?Star India wants to attract English-speaking audiences with a television channel that syndicates the latest seasons of American TV shows such as the counterterrorism thriller Homeland and the comedy Modern Family.
Broadcast delays mean that sitcoms or dramas often complete their run in the United States before premiering in India. Fans, unwilling to wait for months, frequently download episodes from the Web.
“I am targeting the top 1 percent — the people who travel abroad, or have lived abroad, are exposed to these shows, and will be willing to pay for premium content,” said Kevin Vaz, who heads English-language channels in India for the television network owned by Rupert Murdoch’s 21st Century Fox.
The line-up on Star World Premiere HD, which launched this week, includes new American shows such as the Agents of S.H.I.E.L.D. and The Michael J. Fox Show.
English-language entertainment programming is a niche market in India, reaching less than 1 percent of 800 million viewers, but has a higher advertisement share because of its urban, upwardly mobile audience, according to a 2013 report by consultancy KPMG.
“India has always been right for this kind of content, but broadcasters have never given it a chance,” said Vaz. “Even the top 1 percent is a huge audience in terms of numbers.”
The Indian television industry is projected to be worth 848 billion rupees ($13.7 billion) by 2017, when the number of cable and satellite households is expected to jump to 173 million, representing 90 percent of Indian families owning a television.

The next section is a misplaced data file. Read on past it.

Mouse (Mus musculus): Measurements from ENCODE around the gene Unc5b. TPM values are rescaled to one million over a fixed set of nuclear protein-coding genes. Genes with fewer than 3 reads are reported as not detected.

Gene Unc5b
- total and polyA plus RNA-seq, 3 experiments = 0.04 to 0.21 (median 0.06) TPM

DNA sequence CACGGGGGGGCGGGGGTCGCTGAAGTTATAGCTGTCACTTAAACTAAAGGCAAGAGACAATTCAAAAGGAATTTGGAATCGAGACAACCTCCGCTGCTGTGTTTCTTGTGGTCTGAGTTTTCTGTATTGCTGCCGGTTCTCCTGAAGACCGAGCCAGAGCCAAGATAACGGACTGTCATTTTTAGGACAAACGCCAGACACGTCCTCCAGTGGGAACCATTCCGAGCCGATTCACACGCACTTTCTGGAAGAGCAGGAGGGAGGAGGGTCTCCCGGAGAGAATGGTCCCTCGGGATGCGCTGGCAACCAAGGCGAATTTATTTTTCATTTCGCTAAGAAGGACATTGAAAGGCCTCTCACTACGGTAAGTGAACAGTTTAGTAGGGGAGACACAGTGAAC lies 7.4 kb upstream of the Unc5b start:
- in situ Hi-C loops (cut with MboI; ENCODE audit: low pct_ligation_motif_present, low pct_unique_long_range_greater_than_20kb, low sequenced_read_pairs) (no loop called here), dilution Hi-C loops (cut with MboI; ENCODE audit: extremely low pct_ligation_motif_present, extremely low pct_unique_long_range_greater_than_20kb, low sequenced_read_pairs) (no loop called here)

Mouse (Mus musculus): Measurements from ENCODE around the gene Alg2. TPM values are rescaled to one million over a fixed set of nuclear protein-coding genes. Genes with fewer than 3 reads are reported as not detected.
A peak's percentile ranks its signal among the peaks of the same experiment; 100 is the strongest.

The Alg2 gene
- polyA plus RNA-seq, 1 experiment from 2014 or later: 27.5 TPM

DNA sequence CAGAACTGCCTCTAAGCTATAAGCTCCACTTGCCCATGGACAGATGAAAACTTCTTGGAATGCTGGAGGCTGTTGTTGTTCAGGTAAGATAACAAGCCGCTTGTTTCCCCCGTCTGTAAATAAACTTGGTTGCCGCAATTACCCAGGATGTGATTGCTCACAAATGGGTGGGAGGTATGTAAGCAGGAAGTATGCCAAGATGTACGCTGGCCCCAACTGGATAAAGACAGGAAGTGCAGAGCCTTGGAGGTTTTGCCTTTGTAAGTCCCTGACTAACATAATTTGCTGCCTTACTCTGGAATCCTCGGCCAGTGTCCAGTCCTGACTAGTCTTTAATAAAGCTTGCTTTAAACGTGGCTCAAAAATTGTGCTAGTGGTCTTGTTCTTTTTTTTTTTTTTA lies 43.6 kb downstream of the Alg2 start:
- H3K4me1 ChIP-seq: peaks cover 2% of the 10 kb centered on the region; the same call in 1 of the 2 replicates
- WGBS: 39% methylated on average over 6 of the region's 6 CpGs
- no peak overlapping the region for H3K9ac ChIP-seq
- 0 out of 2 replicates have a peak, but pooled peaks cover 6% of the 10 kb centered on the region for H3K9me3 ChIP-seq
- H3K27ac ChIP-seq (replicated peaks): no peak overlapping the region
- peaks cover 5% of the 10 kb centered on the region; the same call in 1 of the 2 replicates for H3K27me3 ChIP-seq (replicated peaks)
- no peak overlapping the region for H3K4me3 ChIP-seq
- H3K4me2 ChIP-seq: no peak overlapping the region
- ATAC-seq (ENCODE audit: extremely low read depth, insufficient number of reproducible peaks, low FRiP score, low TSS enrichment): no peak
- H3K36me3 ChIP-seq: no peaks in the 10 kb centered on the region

“As digitization catches on, a new brand of viewer will emerge – one who has access to high-speed Internet, has downloaded these series in the past, but doesn’t mind paying 60 rupees ($1) to watch this content on a big screen,” said Shailesh Kapoor, CEO of Ormax Media.
However, fans of foreign TV shows would still be at the mercy of Indian television censors who have little tolerance for adult or potentially offensive content.
On the syndicated show MasterChef Australia a cooking contest that has grown in popularity over the years, the word beef is beeped out during its India telecast as the cow is considered holy by the country’s Hindu majority.
Tim David, a Mumbai resident who has lived in Britain and the United States, said he does not mind paying for TV channels such as Star World Premiere HD.
“If a channel which broadcast good TV shows and was advert free, I would pay for it,” said David. “However, if the content was censored, it would put me off.”